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Tri-Lateral Phased Array: A Novel Technique for Identifying Wet H2S Damage

By Jose Aparicio, Technical Director at MetallurgyNDT, LLC, Chase David, Director of Operations at Gecko Robotics, Inc., and Roberto Mendoza, NDT Advanced Services Specialist at Gecko Robotics, Inc. This article appears in the January/February 2022 issue of Inspectioneering Journal.
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Introduction

Tri-lateral phased array (TriLat) is a robotic phased array ultrasonic testing technique for the on-stream inspection of fixed equipment in wet hydrogen sulfide (H2S) service and hydrofluoric (HF) acid service. TriLat identifies and quantifies wet H2S damage, including hydrogen-induced cracking (HIC), stress-oriented HIC (SOHIC), and blistering in the base metal of carbon or low alloy steel equipment at relatively high productivity and resolution. It may also be used for crack detection in the parent metal of cladded or lined fixed equipment.

Within one unit, TriLat combines the power of two probes containing three angle beam sets to identify and quantify cracking at early stages. The result is inspection speeds up to ten times faster than traditional AUT systems, depending on probe size, and exceptional through-wall lateral resolution. Two axis focalization and high resolution allow for the identification of embedded cracks down to 0.039 inch (1 mm) in length, a data density 25 times greater than conventional tri-element or triplex automated ultrasonic testing methods.

The severity of the wet H2S environment is determined by the content’s pH and level of H2S (in ppm). In addition, the potential for equipment degradation is further influenced by temperature, presence of cyanides, exposure time, and nature of the base metal. In the refinery space, the equipment prone to wet H2S damage is commonly found in, but not limited to, the following process units: sour water stripper, fluidized catalytic cracking unit (FCCU) light ends recovery, sulfur recovery, amine treating, FCCU and coker fractionation, crude, HF alkylation, and hydroprocessing.

Damage is regularly misclassified as minor cracks, laminations, and inclusions by other NDT techniques because of their lack of axial and lateral focalization through-wall and the data density required for proper identification and dimensioning for accurate fitness for service assessments. Conversely, TriLat’s multidirectional focalization customization effectively and efficiently confirms and quantifies wet H2S damage mechanisms.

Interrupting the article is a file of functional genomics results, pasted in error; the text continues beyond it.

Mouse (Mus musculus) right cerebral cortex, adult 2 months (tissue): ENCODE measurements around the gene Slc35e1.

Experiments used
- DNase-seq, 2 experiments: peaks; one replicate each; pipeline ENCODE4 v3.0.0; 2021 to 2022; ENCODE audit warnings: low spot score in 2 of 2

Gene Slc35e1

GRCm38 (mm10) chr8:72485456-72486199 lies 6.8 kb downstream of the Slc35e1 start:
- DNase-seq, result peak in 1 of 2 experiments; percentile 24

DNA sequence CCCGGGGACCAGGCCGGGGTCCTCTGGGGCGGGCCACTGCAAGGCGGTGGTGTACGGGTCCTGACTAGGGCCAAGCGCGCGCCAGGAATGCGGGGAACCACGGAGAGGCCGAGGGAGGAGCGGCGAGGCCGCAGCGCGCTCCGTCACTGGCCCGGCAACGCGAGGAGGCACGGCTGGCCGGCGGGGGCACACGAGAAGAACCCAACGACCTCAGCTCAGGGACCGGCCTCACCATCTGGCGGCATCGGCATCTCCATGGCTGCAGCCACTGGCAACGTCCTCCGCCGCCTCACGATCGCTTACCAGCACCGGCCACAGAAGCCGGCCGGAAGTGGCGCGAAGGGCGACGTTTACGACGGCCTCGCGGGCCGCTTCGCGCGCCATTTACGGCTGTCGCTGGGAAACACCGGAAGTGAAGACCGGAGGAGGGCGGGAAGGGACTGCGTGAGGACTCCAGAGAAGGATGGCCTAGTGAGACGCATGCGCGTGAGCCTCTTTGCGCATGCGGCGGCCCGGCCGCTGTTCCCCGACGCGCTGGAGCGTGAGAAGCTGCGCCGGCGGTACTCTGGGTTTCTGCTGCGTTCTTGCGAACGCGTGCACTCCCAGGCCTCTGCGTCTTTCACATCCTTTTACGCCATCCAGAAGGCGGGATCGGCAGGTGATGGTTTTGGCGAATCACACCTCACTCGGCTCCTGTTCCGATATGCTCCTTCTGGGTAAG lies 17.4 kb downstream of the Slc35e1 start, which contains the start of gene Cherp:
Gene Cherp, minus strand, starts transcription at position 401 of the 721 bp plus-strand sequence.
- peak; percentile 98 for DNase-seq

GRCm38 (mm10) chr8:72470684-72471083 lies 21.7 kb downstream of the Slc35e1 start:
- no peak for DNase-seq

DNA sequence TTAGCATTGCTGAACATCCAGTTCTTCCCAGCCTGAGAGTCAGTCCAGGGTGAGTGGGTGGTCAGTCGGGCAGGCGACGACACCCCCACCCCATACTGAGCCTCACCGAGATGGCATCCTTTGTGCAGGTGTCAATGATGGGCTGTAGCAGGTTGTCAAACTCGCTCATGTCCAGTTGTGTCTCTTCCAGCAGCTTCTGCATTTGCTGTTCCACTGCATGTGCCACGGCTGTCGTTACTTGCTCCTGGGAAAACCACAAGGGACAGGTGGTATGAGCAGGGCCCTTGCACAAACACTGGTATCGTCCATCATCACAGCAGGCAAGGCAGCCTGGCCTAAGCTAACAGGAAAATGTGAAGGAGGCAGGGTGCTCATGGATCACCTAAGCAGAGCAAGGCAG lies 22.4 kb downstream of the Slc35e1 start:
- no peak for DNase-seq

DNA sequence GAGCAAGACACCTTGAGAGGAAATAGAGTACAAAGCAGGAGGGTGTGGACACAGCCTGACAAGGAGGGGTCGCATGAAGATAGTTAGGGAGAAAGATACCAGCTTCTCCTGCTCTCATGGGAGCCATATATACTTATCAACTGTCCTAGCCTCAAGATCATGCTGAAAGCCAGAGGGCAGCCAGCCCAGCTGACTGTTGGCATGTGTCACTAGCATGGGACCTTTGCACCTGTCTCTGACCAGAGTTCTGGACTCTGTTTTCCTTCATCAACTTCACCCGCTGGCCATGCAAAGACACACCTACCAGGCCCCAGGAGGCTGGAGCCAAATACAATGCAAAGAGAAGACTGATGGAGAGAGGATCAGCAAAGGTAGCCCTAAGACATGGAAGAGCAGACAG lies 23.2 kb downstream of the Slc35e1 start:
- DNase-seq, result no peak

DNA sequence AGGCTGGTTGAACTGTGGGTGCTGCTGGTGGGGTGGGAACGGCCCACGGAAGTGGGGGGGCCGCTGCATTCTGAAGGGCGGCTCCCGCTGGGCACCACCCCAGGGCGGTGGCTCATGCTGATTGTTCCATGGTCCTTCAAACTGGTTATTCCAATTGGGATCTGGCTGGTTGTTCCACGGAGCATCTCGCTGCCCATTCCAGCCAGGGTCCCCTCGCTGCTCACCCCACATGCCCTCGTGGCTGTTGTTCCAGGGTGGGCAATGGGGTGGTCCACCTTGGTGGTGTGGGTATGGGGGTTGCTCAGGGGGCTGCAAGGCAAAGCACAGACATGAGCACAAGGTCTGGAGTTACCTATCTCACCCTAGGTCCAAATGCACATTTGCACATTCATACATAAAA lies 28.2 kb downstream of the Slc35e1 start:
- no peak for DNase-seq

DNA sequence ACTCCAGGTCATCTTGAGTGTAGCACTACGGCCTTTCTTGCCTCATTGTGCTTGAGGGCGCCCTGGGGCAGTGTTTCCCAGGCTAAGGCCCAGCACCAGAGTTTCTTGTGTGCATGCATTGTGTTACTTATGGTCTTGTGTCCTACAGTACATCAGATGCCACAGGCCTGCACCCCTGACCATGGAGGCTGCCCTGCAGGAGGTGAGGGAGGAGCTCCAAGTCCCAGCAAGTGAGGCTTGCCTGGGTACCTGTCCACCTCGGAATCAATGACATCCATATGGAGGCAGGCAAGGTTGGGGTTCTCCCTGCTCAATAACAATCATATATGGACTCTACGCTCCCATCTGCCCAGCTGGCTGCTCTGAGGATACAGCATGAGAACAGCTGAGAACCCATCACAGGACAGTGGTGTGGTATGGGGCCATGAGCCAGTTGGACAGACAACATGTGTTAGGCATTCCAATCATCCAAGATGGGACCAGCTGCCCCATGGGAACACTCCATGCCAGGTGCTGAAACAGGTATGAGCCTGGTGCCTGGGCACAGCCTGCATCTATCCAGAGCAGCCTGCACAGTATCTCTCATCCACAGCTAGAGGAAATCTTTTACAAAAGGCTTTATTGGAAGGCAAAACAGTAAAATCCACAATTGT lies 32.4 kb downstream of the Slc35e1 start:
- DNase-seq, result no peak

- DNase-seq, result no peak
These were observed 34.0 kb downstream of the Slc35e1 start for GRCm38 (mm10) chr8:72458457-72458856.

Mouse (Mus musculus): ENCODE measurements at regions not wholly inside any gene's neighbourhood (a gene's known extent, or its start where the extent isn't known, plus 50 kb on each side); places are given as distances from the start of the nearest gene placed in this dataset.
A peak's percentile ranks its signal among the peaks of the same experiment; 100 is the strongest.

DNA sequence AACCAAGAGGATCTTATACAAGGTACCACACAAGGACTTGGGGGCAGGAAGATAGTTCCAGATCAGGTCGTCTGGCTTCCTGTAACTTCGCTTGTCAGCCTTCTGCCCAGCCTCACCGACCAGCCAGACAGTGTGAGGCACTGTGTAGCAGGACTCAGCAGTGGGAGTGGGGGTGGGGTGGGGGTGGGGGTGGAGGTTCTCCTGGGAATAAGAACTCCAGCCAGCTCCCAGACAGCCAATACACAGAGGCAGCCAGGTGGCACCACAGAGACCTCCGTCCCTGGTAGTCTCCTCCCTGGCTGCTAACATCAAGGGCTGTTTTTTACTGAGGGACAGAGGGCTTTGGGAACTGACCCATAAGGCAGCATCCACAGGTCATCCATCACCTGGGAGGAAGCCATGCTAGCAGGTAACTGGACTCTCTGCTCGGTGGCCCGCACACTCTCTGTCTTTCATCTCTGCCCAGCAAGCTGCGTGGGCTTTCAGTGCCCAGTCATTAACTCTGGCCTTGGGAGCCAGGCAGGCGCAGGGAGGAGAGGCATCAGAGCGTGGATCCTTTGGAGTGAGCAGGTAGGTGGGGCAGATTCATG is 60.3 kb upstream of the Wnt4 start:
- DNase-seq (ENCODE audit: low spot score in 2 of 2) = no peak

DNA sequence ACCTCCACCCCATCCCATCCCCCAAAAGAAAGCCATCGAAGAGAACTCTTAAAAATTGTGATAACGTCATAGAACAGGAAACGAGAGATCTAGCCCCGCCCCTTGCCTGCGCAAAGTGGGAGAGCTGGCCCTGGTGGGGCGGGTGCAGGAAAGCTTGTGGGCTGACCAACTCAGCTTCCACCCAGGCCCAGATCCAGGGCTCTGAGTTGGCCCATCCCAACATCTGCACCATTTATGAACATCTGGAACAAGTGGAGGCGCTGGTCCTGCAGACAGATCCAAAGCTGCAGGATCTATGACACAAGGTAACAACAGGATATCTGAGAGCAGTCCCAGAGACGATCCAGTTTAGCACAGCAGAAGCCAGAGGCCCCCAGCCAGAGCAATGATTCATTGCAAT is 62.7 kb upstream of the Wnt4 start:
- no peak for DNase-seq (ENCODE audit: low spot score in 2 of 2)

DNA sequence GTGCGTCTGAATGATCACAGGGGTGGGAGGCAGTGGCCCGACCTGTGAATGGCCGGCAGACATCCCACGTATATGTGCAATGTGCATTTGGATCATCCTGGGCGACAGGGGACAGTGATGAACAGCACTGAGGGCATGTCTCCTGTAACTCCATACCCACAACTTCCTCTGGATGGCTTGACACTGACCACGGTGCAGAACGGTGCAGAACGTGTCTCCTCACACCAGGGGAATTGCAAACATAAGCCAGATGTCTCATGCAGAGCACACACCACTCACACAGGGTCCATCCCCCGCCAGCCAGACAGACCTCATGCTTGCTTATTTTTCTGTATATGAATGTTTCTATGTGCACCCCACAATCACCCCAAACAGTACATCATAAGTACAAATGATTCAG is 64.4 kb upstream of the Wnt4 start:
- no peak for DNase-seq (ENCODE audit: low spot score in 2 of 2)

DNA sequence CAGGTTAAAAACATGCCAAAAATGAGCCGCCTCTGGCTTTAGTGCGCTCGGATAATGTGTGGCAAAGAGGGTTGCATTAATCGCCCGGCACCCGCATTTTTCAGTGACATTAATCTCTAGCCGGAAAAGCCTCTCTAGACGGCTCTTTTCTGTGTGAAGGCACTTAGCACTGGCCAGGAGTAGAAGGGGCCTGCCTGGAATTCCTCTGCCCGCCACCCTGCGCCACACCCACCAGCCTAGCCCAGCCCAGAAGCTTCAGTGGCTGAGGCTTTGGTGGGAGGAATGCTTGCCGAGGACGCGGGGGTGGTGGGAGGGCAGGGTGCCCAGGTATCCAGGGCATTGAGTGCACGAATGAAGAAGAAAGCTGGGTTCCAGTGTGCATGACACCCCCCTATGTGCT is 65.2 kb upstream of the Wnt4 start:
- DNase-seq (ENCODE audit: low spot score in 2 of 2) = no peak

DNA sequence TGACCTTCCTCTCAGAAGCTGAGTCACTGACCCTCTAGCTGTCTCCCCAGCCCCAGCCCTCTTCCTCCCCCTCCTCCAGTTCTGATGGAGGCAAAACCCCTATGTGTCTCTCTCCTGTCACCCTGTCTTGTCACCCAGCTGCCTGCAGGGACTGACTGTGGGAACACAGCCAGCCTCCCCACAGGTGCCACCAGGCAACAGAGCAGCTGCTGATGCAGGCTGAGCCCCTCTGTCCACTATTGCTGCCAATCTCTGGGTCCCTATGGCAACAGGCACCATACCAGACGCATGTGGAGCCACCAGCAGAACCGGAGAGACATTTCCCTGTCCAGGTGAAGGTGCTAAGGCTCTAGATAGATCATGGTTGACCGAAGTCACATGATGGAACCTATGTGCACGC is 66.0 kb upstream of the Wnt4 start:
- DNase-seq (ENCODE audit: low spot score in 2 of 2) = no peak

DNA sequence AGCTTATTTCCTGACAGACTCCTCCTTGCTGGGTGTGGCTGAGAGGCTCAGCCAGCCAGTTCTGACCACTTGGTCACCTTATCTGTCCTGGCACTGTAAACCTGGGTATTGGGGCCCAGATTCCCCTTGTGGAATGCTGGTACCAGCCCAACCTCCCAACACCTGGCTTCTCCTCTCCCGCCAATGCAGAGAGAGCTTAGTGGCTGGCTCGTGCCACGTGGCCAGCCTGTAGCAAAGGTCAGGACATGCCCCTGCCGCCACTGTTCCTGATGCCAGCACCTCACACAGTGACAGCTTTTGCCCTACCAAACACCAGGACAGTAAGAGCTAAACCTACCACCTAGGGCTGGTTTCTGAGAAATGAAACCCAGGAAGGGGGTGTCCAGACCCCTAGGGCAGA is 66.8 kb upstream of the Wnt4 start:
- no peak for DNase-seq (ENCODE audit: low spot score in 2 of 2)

Wet H2S Service and Damage Mechanisms

Equipment in wet hydrogen sulfide (H2S) service, or sour service, environments are prone to a unique set of damage mechanisms that can cause catastrophic failure resulting in a loss of containment and/or personnel and impacting operational costs due to environmental remediation and reduced productivity.

Wet H2S damage is seen in facilities that produce hydrocarbons including the oil and gas, chemical, and petrochemical industries. In the presence of moisture, hydrogen sulfide and iron react to form atomic hydrogen and iron sulfide. Atomic hydrogen, being the smallest possible impurity, diffuses into the material, filling flaws and non-metallic inclusions, and forming diatomic hydrogen gas (H2) molecules that are too large to diffuse back out. Pressure from the expanding gas exacerbates the flaw creating blisters or cracks in the metal. Damage is more likely to occur in older or dirty steel and steel plates because of the prevalence of inclusions, laminations, and imperfections in these materials, thereby providing places for hydrogen to collect [1].

Non-metallic elongated inclusions are an ever-present issue that may or may not adversely affect mechanical properties and, therefore, overall material performance. Sulfur has dual effects, meaning that it can improve the machinability of material, but also has deleterious effects on other key service properties such as forgeability, ductility, toughness, weldability, and corrosion resistance.

Since the solubility of sulfur in iron and steel is very low (less than 0.01% at room temperature), it is usually present as a sulfide. The sulfide inclusions formed during the solidification of steel are predominantly manganese sulfide (MnS). MnS is a common inclusion that adversely influences the steel's mechanical properties, physical properties, and corrosion resistance. In the presence of cavities of nonmetallic inclusions, MnS and atomic hydrogen react to form H2S gas (MnS+2H+↔H2S+Mn2+). In this scenario, pockets of H2S gas contribute to generating blisters on those cavities.

The most common wet H2S damage mechanisms are:

Hydrogen-Induced Cracking (HIC): planar cracking or blistering that is caused by the pressurization of hydrogen gas in the mid-wall. Individual cracks are oriented parallel to the inner and outer surfaces (stationary cracking) of the metal, but over time, increased hydrogen concentration can cause the individual cracks to link together forming stepwise cracking.

Stress-Oriented HIC (SOHIC): staggered HIC cracking formed perpendicular to the principal residual or applied stress, resulting in a ladder-like crack array. It can occur in the heat-affected zones (HAZ) of welds and base metal in pressure vessels. It is not hardness dependent.

Sulfide Stress Cracking (SSC): cracking caused by corrosion and tensile stress in the presence of water and H2S. It occurs on the surface of high-strength steel or in weld deposits and HAZs [2].

Understanding Stepwise Cracking

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Comments and Discussion

Posted by Luis De Lima on April 26, 2022
Great team on this Article. Very good information Log in or register to read the rest of this comment.

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